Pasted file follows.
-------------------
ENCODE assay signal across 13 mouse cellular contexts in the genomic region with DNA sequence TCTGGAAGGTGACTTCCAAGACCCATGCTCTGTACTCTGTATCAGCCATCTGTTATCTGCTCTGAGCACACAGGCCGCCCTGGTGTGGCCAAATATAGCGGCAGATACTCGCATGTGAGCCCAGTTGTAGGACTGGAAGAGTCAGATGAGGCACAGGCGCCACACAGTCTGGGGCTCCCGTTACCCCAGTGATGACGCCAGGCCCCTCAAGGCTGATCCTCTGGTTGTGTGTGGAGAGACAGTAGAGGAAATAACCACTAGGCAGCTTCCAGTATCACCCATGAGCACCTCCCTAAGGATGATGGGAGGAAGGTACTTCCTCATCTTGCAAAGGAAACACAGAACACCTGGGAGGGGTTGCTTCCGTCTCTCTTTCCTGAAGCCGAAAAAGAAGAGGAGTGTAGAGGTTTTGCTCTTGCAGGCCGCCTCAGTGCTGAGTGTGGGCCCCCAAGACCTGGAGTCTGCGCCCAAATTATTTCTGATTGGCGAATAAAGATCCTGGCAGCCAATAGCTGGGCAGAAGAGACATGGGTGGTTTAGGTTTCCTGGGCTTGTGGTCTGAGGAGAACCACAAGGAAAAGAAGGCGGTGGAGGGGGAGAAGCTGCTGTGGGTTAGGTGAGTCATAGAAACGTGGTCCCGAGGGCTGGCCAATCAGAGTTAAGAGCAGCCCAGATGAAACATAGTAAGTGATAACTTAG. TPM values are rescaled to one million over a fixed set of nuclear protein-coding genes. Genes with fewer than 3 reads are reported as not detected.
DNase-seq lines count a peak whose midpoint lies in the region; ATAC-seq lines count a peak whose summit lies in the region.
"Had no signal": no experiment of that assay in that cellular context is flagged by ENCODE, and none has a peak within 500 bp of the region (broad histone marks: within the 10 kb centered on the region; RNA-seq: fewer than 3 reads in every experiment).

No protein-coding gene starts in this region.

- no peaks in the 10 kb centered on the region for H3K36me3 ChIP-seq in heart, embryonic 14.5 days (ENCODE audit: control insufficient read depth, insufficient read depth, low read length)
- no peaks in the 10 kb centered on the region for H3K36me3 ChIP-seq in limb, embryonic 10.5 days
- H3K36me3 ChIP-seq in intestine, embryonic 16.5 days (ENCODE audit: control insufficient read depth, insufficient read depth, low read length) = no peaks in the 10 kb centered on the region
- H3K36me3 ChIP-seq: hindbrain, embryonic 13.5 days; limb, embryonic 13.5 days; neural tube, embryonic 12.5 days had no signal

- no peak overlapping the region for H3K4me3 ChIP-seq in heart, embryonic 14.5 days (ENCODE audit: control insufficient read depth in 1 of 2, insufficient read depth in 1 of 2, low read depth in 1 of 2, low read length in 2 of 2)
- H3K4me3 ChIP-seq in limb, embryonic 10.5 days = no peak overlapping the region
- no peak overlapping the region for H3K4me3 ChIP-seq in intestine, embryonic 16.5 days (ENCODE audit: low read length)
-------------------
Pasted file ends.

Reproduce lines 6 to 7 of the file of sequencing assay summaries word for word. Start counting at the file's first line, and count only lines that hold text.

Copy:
- no peaks in the 10 kb centered on the region for H3K36me3 ChIP-seq in limb, embryonic 10.5 days
- H3K36me3 ChIP-seq in intestine, embryonic 16.5 days (ENCODE audit: control insufficient read depth, insufficient read depth, low read length) = no peaks in the 10 kb centered on the region